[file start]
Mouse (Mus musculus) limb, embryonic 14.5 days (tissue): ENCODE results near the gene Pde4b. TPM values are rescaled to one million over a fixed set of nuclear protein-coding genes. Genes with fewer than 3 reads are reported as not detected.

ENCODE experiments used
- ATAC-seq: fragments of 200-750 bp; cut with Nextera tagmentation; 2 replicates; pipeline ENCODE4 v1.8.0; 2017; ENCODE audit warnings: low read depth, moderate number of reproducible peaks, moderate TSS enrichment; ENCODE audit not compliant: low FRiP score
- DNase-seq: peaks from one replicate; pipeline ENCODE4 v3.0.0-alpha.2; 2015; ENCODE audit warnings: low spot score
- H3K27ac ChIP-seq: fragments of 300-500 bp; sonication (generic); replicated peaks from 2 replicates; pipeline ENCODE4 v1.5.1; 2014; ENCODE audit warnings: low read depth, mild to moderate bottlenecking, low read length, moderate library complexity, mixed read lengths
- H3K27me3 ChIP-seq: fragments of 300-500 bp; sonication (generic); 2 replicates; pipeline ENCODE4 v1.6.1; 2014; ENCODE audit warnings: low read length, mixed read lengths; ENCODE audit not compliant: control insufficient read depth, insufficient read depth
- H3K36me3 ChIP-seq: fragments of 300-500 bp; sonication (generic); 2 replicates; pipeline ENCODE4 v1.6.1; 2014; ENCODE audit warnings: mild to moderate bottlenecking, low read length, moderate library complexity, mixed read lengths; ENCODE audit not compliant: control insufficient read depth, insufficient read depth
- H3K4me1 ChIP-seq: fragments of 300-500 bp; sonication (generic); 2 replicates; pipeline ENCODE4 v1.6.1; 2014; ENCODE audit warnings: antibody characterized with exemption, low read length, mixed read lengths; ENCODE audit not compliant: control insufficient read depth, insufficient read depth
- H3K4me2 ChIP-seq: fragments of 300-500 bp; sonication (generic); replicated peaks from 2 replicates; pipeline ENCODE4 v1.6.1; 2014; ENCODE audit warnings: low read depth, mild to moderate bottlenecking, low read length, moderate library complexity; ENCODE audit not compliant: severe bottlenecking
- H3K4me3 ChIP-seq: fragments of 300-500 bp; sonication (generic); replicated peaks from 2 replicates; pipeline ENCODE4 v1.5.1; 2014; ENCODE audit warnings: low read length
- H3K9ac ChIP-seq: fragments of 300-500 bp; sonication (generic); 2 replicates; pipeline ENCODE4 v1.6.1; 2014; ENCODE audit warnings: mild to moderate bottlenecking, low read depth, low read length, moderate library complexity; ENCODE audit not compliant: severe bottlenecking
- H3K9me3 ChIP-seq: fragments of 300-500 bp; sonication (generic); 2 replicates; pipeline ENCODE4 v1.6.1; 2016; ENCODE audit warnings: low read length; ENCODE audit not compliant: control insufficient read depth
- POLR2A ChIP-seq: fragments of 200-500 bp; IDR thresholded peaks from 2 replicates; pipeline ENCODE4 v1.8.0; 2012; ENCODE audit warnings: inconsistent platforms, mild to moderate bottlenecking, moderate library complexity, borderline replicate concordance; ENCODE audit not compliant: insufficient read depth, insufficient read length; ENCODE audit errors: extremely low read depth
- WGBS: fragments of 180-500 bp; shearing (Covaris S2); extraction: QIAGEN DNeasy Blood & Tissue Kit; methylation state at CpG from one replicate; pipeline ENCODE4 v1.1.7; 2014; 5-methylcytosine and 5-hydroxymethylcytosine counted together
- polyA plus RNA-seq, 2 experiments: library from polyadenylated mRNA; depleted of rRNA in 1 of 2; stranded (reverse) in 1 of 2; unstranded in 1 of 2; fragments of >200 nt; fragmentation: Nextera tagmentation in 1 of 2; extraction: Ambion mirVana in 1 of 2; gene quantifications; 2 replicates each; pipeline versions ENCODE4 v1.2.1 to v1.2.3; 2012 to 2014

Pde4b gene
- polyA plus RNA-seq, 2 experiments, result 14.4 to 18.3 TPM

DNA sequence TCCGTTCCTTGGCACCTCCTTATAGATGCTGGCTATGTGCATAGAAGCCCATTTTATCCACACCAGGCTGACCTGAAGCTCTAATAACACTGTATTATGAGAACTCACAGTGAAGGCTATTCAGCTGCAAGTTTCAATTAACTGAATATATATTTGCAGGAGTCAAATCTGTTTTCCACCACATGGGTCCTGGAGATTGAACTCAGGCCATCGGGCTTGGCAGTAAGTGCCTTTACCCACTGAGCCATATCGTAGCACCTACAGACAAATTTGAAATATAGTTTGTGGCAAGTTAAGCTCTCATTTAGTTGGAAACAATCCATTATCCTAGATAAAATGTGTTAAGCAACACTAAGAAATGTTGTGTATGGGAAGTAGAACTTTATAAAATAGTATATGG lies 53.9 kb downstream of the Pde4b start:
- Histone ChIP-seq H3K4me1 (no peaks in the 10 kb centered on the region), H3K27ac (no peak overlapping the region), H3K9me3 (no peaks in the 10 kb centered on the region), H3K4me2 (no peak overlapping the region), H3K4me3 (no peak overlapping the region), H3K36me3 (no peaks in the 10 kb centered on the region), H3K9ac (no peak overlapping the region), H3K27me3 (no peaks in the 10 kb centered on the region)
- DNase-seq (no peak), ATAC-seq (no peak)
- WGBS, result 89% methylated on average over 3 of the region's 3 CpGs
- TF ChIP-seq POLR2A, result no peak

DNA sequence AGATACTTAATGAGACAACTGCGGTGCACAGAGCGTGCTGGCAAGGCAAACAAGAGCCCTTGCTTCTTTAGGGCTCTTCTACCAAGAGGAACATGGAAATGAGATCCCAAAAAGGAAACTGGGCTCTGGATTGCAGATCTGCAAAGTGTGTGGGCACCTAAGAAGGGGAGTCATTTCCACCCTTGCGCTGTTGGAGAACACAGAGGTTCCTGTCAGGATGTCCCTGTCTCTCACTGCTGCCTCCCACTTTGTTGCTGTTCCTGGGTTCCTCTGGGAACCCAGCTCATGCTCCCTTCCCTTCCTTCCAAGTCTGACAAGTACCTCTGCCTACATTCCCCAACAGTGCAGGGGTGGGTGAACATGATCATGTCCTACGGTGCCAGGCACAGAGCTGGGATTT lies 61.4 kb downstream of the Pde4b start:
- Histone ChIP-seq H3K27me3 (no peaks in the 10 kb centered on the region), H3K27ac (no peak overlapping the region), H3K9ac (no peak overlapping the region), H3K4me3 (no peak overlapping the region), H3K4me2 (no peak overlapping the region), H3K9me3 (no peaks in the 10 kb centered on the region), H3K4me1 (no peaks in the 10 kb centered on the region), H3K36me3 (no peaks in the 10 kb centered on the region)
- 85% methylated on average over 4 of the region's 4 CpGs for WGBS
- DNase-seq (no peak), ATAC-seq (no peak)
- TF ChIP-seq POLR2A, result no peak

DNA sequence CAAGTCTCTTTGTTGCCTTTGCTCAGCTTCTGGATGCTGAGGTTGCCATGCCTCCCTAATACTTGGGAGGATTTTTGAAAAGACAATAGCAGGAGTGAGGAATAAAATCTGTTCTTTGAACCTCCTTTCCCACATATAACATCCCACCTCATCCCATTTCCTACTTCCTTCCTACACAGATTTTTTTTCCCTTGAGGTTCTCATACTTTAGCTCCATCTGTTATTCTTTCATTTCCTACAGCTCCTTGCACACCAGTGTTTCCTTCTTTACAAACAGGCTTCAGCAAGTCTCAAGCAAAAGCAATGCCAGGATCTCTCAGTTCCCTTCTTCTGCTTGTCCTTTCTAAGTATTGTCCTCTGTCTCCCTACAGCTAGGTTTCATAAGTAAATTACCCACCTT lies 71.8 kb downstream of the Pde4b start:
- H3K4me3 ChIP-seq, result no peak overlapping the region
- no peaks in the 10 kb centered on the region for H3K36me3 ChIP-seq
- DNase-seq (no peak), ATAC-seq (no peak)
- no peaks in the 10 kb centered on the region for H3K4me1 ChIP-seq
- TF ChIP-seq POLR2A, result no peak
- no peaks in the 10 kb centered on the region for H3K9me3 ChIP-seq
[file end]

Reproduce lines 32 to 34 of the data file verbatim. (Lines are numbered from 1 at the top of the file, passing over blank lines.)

- no peaks in the 10 kb centered on the region for H3K4me1 ChIP-seq
- TF ChIP-seq POLR2A, result no peak
- no peaks in the 10 kb centered on the region for H3K9me3 ChIP-seq